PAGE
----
Italy

‘Afro Influencers’ Tackle Bias Against Black Community in Italy

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Aida Diouf Mbengue made headlines in Italy when she took to TikTok in 2019 to defend her Moroccan classmate who was being mocked for her dance clips on the social media app.

Since then, The Sengalese-born, hijab-wearing Italian resident, has made it her mission to challenge prejudices against the Black community in her country.

“I read you the RACIST insults I receive on social media!!”

To continue her work, Mbengue, who has lived in Bergamo, northern Italy, since the age of three, joined Afro Influencers, an agency created to promote social media influencers of African origin and the broader African community in Italy.

Afro Influencers was founded last year by 22-year-old Moustapha Thiam, an IT analyst who recruited nine of the most-followed Tiktokkers, Instagrammers and YouTubers in Italy.

“I created this to make our voice heard,” said Thiam “Italy was a difficult place to grow up, as there was always this ignorant perception. Things have got better, but still today it is difficult to find work, as prejudices still exist. But we don’t want to play the victims of racism – we are self-deprecating, and the idea is to try to bring about change.”

“Being an actress and making videos has always been my dream,” told the publication. “But whenever I told people this they would laugh and say: ‘Nobody would be interested in watching a girl with a hijab.’ It was as if a black girl with a hijab could never succeed in doing certain things.”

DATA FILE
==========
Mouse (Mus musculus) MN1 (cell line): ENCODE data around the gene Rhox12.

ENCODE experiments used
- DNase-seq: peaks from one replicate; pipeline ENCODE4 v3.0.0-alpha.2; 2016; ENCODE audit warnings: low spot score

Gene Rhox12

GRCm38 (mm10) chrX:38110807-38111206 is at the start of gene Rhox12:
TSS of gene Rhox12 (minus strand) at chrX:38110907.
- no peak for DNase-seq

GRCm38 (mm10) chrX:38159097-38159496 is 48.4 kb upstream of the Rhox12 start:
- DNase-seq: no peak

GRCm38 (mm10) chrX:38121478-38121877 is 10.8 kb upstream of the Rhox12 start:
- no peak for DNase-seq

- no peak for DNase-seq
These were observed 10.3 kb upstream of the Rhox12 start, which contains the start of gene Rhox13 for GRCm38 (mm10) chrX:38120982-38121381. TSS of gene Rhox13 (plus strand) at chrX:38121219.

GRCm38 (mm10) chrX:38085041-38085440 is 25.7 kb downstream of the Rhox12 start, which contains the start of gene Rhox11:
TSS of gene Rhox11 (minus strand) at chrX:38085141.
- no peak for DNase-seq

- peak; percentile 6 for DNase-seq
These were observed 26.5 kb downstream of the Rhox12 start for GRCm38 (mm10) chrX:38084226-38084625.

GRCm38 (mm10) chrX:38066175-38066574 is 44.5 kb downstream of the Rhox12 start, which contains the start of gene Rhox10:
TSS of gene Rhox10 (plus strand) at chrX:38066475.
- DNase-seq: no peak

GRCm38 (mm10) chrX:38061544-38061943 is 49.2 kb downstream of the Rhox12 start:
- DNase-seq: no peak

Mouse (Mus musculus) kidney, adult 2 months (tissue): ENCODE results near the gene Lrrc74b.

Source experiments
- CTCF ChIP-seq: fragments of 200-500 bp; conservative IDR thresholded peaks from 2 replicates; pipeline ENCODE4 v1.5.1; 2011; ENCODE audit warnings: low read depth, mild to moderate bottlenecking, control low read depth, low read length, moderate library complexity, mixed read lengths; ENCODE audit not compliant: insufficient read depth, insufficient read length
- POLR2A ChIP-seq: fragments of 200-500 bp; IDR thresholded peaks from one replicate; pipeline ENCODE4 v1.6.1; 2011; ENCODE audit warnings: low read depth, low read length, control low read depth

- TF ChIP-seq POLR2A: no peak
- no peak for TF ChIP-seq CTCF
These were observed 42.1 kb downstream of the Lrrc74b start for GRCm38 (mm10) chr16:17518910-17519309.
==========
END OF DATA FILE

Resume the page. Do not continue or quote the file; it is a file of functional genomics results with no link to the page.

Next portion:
Italy’s embracing of its Black community has been spotty, but Afro-Italians have been a part of Italy’s history for hundreds of years.

According to Italian historian Mauro Valeria, from 1850 through 1880, over 1500 African babies were brought to Italy by a religious group called ‘The Slave Masters of God.’

The group believed it was their responsibility to buy slaves and bring them to Italy to educate them. Black women were sent to the nunneries, and Black men went to the army. It was not until Italy invaded Ethiopia in the 1930s with Benito Mussolini at the helm that Italy’s relationship with its Black community took a nosedive.

In 2018, Cécile Kyenge, Italy’s first Black Minister, penned an op-ed for The Guardian, where she wrote about her first-hand experiences of racism at the hands of her fellow politicians.

“A former vice-president of the Italian Senate, Roberto Calderoli, said in a public meeting: ‘When I see pictures of Kyenge I can’t help but think of the features of an orangutan’,” she wrote. She also shared that she’d been called “Zulu” and “Congolese monkey” by far-right legislators.

In their home country, Black Italians continue to fight for respect as the country refuses to acknowledge the consequence of its colonial past.

Thiam, Mbengue, and their crew of revolutionary rebels are up for the task.

Mbengue not only hopes to change public perception of Black Italians but of the Muslim community in her country. Her reach across her social media is close to 400,000 followers.

The above video is titled “Things not to ask ABSOLUTELY to a girl who puts on the veil.”

“My first TikTok video attracted comments like ‘I’ve never seen such a nice girl with a hijab’ or ‘girls with hijabs actually have style’,” she said. “From this, I understood that something had to change. I wanted to show that the hijab is not a symbol of oppression. Just because I’m wearing one it doesn’t mean I’m not free.”

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